How to Make the Most of Your College Savings

NEW YORK (MainStreet) – Most parents try to set something aside for college costs, but although many put a lot of thought into just how to invest this money, many overlook an equally important question: when to shift out of growth-oriented investments like stocks and into bank savings or other cash vehicles that are safer?

Do it too soon and you could miss substantial investment gains. But if you wait too long, you could be forced to sell stocks or bonds during a downturn to meet the next semester’s bills and lose money as a result.

It’s an especially tricky dilemma today, because the stock market is unusually volatile, while bank savings are unusually stingy.

People saving for a 30-year retirement face a similar decision but have more margin for error, because they have options like working a few more years or tightening the budget. For most college savers, the shift to cash has to be done right the first time, so the money will be available during that narrow four-year window.

Because the financial markets are so unpredictable, there’s no guaranteed way to pick the optimum moment to shift college investments to cash.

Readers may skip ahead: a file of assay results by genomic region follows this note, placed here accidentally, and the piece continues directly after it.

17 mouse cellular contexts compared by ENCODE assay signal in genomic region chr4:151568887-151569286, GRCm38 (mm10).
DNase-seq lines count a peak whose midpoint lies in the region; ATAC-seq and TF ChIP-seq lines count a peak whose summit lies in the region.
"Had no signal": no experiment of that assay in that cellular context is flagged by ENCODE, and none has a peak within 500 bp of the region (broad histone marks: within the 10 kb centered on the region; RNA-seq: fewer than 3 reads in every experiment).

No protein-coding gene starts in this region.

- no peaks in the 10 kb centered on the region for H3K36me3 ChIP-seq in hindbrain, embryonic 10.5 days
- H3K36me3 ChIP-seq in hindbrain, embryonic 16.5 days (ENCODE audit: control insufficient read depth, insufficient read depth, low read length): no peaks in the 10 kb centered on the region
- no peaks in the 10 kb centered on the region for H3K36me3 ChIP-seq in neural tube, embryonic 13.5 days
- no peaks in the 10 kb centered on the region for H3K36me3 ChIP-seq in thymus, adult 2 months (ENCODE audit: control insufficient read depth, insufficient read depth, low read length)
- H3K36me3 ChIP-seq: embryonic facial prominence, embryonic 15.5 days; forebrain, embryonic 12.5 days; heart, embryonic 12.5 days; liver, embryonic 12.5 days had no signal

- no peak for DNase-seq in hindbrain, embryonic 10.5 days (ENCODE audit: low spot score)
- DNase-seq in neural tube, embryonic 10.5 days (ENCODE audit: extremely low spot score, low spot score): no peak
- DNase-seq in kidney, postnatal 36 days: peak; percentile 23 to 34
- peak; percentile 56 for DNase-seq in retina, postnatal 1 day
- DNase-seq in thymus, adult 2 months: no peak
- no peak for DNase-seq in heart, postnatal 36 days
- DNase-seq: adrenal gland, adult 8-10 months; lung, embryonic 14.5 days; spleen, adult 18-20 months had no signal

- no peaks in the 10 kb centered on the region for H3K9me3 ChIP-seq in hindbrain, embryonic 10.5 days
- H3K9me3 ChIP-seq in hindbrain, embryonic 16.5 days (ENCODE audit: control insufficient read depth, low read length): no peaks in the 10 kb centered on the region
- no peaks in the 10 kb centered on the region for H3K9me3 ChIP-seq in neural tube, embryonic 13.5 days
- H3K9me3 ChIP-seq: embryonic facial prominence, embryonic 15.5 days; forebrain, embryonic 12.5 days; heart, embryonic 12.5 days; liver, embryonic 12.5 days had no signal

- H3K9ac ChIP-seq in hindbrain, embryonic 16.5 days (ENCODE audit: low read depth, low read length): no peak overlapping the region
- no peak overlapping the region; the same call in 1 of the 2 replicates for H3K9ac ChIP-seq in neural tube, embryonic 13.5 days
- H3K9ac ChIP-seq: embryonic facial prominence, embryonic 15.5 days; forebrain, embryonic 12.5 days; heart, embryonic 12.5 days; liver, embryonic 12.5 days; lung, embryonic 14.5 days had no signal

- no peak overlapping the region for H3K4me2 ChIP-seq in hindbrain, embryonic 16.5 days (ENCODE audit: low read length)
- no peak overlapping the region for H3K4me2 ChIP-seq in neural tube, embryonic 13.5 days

If the accounts are fat – big enough to pay four years of tuition, room and board at a pricy private college – it can make sense to get out of stocks and other volatile holdings well ahead of time, to avoid the risk a market plunge would wipe out some of those savings.

Keep in mind, though, that college costs often rise by 6% or 7% a year. With many cash accounts yielding less than 1%, your college savings could easily fall short if you move everything to cash five years before college starts.

Most families don’t have enough set aside to pay 100% of college costs, and they want to get the best investment gains they can for as long as possible.

For guidance on timing the switch to cash, it’s worth seeing how the pros do it. Like a number of mutual fund companies, The Vanguard Group offers a series of age-based college savings portfolios in its tax-free Section 529 plans.

For people with children 5 or younger, Vanguard’s moderate-growth option puts 75% of assets into stocks, 25% into bonds and nothing in cash. A conservative option is 50% stocks, 50% bonds, while an aggressive one is 100% stocks.